Somali refugees concerned about returning home due to insecurity and looming food crisis
The 2011 famine in Somalia killed more than a quarter of a million people and displaced hundreds of thousands within the country and elsewhere throughout the Horn and East Africa region. This was a double blow to the people of Somalia who were and still are being displaced by conflict.
The International Rescue Committee (IRC) in Somalia has been responding to the displacement with a variety of programs ranging from healthcare to cash vouchers. The IRC in Kenya also runs a hospital in Hagadera, part of the sprawling Dadaab refugee complex in northern Kenya, treated hundreds of severely malnourished children at the height of the crisis. The IRC has been operating health and nutrition programs there since 2009 as well as Protection and Women’s Empowerment initiatives.
The European Commission’s Humanitarian Aid and Civil Protection department (ECHO) has, since 2009, been funding the IRC’s health services at Dadaab’s main hospital; five health posts; hospital and community level nutrition services as well as protection in both Hagadera and Kambioos refugee camps.
“The total target population is 140 369 refugees,” explains Sirat Amin IRC’s Nutrition Manager in Hagadera. “The program is making a huge positive difference in the lives of the refugees’ here.” he continues.
“It is important to acknowledge ECHO’s contribution to our nutrition program,” says Amin, “ with this fund the program was able to achieve a reduction in malnutrition from 17.1% in 2011 during the influx to 6.6% in 2013 in Hagadera and 17.2% in 2012 to 10.3% in 2013 in Kambioos. This has greatly reduced the mortality rate in children under five,”he continues.
In May 2014 the IRC carried out a major health drive called “Malezi Bora” (good nurturing) focused on providing vitamin A to children from six months to five years old, screening for malnutrition and de-worming. More than 4 000 children were screened for malnutrition and received vitamin A in Kambioos, Dadaab’s newest camp.
20 year old Ifrah Ahmed Ibrahim has lived in Hagadera for six years and has three children. She fled the conflict in her home in Bula Haji, Lower Juba, Somalia and came to Dadaab. “IRC staff attended me while I was pregnant at the antenatal clinic and performed routine check-ups. The midwives supported me during the delivery of my twins and afterwards. I have also received nutrition support at the health post when I was pregnant and when I was breast feeding the twins,” she recalls.
Like many Somali refugees in Dadaab, she is concerned about the return agreement that the governments of Kenya and Somalia signed last November that all Somalis in Kenya should eventually return to Somalia voluntarily when conditions allow in terms of safety and dignity. “Although they are saying it is voluntary, most of us fear that the government will push us back to Somalia when it is still not stable,” she says. “I hope to return home one day but when it is completely stable,” she continues.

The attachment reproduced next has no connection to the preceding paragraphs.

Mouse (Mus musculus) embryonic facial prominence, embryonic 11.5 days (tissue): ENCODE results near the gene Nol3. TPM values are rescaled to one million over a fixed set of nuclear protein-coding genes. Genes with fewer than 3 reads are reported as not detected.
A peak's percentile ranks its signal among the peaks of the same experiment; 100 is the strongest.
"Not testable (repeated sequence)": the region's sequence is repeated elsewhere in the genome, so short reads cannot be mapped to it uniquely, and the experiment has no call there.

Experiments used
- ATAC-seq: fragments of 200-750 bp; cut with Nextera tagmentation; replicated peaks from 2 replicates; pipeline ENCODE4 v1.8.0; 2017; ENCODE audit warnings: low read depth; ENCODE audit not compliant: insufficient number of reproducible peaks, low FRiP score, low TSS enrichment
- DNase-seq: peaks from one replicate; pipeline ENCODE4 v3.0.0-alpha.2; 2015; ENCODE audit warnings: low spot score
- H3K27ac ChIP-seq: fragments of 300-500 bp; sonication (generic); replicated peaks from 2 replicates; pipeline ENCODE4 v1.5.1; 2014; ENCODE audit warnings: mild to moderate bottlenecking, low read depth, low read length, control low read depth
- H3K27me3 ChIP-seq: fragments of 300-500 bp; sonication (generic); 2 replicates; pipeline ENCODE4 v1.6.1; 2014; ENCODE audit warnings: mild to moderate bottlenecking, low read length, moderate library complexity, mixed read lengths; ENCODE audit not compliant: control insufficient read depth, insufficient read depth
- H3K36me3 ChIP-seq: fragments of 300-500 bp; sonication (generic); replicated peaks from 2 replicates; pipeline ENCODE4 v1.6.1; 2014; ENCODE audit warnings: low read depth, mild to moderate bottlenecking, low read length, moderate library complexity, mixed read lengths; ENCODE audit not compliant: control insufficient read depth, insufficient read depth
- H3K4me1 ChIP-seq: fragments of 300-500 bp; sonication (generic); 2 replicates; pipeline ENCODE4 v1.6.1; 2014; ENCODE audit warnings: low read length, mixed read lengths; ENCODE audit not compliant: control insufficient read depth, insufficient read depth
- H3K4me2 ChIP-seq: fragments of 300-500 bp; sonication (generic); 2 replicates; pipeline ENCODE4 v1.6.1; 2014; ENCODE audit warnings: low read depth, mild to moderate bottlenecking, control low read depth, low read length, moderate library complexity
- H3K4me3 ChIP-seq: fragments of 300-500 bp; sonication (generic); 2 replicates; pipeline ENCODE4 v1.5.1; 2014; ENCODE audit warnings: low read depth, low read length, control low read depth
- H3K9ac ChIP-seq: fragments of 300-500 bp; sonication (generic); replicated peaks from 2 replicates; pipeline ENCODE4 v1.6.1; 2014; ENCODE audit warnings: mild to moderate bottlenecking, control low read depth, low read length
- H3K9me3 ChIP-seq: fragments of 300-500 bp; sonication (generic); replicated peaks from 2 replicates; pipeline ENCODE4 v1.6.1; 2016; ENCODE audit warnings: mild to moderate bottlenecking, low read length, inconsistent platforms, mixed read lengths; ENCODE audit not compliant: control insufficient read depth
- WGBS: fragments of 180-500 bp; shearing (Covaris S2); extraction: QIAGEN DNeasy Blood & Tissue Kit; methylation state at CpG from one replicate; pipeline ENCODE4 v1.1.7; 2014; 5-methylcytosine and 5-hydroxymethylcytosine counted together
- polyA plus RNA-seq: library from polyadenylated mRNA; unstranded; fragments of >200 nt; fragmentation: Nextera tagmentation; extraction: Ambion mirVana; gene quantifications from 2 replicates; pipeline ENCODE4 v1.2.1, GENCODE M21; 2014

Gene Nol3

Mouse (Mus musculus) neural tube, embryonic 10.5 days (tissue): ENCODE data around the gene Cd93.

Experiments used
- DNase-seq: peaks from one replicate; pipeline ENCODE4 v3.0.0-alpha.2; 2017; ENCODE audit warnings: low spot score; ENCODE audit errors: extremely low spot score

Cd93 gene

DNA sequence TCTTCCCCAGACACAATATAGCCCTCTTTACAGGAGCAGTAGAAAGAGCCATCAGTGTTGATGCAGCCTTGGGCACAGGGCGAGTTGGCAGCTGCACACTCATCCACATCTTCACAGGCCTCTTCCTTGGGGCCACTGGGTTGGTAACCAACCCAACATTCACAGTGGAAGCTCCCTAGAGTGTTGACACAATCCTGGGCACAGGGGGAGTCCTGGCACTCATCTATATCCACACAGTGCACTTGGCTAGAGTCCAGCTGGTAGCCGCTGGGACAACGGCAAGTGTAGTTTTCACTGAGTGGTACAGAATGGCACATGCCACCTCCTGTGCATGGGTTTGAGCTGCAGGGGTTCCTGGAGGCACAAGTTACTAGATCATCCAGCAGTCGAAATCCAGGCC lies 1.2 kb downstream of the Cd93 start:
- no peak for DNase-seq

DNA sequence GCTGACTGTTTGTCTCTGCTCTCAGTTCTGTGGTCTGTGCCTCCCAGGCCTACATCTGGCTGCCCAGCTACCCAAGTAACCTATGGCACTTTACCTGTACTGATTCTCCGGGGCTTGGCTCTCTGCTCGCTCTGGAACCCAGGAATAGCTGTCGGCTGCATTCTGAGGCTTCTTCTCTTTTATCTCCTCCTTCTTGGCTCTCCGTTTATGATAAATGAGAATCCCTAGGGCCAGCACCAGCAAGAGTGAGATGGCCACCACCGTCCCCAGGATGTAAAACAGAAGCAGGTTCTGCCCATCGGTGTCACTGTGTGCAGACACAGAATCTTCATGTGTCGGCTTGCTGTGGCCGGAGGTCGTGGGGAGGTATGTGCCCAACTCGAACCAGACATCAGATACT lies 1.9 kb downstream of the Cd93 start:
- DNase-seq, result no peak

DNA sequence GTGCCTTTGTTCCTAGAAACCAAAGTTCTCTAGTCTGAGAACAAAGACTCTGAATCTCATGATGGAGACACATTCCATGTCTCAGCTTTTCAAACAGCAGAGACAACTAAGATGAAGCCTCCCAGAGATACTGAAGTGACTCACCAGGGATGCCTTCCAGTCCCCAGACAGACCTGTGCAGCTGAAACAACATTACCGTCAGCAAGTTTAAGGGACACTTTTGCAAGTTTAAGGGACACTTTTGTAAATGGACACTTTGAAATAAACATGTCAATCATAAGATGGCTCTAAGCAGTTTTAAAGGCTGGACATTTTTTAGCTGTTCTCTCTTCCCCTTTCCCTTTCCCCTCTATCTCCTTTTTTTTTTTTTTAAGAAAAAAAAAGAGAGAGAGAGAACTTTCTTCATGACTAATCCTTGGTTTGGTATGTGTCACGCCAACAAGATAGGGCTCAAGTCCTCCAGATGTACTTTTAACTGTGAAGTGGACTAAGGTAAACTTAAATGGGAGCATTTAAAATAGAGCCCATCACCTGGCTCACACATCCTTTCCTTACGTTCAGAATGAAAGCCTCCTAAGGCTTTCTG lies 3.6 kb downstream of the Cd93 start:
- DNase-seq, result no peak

It is understandable why Ifrah is fearful to return home right now. Nimo Mohamed Jibril, 27, fled her home in Janaale, Lower Shabelle in Somalia one and a half years ago with her seven children. She now lives under a tent in Ajuran camp, which is within the Jawle camp for internally displaced people (IDP) in Garowe. “Today all my children are safe with me. Some of my uncles lost their lives protecting their farms,” she says. “Women were raped at gunpoint. I never thought I would reach this place safe and sound. “
Despite reaching safety, the camp, with an estimated population of 2 000, is not without its challenges. Overcrowding, not enough food, flimsy shelters made of plastic and inadequate sanitation. “Women in the camps face the most challenges,” explains Abdiaziz Bashir, IRC’s Livelihoods Coordinator in Garowe. “As the heads of their households, they are the sole breadwinners often working in unsafe conditions with adverse effects on their health. Security is central to their survival. Women and girls suffer from limited access to resources because of their sex and are often discriminated against,” he continues.
Nimo sometimes works as a domestic worker and washes clothes for various families in Garowe, “It is tedious work but worth it to endure the pain because I’m responsible for my kids,” she says.
The IRC provided ECHO funded food vouchers to 150 of the most vulnerable households – a total of about 1000 people – over a period of three months in 2013 in Somalia. Nimo was still breast-feeding when she was registered for the food vouchers. “I was very happy because my children were able to eat. The food vouchers were a savior from death for me and many others,” she recalls. The IRC has recently received further funding from ECHO to support the same families for the next three months.
The United Nations has already knelled the alarm bells; predicting the possibility of severe food insecurity in several regions across Somalia, particularly in southern Somalia as well as in Hiraan and Galgdud regions. This will result in the reduction of crops and livestock will also suffer in the ensuing months. In addition to this, conflict continues to uproot people from their homes and undermine the functioning of the otherwise vibrant Somali businesses. Farmers will not plant if they are not near their land and livestock herders will struggle to find water sources across frontlines. Humanitarian organisations are concerned that the looming food crisis could push and an already vulnerable community into further stress, similar to the 2011 crisis.
Sophia Jones, IRC’s Regional Media and Information Manager for the Horn and East Africa